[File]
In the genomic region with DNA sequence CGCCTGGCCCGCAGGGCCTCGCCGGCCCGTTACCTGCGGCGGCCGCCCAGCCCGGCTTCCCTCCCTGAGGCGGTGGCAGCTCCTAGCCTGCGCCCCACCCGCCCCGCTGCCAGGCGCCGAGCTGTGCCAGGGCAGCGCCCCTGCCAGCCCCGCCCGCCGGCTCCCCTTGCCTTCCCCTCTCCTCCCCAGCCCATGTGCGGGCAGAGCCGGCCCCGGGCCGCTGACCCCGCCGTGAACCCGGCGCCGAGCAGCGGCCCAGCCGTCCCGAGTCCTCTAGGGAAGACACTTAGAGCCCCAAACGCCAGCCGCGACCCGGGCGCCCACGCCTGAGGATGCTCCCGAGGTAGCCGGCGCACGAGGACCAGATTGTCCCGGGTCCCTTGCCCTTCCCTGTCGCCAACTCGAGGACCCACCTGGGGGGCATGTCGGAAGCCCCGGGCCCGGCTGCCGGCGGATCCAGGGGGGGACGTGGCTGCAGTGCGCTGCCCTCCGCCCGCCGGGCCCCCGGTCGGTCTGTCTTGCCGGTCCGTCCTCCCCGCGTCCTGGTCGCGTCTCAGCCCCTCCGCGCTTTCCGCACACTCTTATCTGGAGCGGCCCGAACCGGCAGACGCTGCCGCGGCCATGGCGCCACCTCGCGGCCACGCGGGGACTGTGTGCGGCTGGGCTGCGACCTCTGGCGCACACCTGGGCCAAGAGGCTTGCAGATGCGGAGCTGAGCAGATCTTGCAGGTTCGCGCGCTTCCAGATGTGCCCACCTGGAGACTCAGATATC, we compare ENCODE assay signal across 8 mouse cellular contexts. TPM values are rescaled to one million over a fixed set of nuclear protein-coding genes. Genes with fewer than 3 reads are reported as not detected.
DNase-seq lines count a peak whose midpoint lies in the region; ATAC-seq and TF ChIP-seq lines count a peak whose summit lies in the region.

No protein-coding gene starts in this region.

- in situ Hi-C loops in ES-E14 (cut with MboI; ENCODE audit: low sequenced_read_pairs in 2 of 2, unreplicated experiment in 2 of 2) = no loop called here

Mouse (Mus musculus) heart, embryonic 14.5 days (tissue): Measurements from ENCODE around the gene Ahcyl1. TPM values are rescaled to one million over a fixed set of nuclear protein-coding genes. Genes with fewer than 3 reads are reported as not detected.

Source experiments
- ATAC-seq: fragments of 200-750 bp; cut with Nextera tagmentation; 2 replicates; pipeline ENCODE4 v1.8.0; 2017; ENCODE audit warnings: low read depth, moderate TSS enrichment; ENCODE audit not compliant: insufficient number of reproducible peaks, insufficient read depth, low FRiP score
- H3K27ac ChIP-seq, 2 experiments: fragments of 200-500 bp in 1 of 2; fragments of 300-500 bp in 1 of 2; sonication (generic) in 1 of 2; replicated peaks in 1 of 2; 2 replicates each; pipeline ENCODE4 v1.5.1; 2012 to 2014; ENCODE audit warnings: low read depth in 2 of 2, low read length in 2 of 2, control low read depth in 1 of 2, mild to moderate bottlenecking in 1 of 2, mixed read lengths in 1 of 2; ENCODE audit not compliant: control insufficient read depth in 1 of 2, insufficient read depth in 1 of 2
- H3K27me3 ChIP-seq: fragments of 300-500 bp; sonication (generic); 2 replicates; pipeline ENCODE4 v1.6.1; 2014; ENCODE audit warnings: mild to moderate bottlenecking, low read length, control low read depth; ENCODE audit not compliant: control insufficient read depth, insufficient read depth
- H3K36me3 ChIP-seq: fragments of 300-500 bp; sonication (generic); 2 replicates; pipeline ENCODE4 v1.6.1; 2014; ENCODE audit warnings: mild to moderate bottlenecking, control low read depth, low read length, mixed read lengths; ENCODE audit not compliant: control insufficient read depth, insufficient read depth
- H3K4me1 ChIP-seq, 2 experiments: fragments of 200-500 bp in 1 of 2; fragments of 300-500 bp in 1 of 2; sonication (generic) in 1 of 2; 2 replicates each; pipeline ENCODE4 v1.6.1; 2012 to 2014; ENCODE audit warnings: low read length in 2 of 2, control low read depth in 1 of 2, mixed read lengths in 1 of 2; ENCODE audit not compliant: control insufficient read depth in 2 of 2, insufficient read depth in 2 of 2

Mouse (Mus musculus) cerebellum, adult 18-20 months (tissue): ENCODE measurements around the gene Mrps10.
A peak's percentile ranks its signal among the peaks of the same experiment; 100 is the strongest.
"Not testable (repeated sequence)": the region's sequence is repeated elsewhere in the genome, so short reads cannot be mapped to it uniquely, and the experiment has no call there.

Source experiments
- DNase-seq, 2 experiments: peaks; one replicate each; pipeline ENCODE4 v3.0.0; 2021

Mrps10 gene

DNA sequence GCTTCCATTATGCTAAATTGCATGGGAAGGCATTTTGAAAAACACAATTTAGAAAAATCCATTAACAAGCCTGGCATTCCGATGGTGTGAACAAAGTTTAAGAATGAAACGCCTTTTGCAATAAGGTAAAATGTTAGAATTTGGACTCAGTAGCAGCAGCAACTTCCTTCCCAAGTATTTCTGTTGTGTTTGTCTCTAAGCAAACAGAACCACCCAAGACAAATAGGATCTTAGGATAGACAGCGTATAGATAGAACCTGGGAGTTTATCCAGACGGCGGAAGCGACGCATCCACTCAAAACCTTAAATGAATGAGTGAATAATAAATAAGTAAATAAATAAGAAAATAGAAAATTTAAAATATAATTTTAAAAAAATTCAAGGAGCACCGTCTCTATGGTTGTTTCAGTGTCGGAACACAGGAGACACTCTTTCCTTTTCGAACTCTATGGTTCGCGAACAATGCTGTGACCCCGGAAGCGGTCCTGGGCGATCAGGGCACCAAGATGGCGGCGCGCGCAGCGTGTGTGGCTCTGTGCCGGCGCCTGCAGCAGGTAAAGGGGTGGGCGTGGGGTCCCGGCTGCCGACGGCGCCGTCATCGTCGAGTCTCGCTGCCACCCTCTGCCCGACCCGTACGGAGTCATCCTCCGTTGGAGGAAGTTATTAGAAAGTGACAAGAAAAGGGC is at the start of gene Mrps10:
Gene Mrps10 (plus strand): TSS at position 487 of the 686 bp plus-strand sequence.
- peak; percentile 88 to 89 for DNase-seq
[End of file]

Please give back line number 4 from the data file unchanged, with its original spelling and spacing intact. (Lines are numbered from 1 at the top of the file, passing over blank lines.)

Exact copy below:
- in situ Hi-C loops in ES-E14 (cut with MboI; ENCODE audit: low sequenced_read_pairs in 2 of 2, unreplicated experiment in 2 of 2) = no loop called here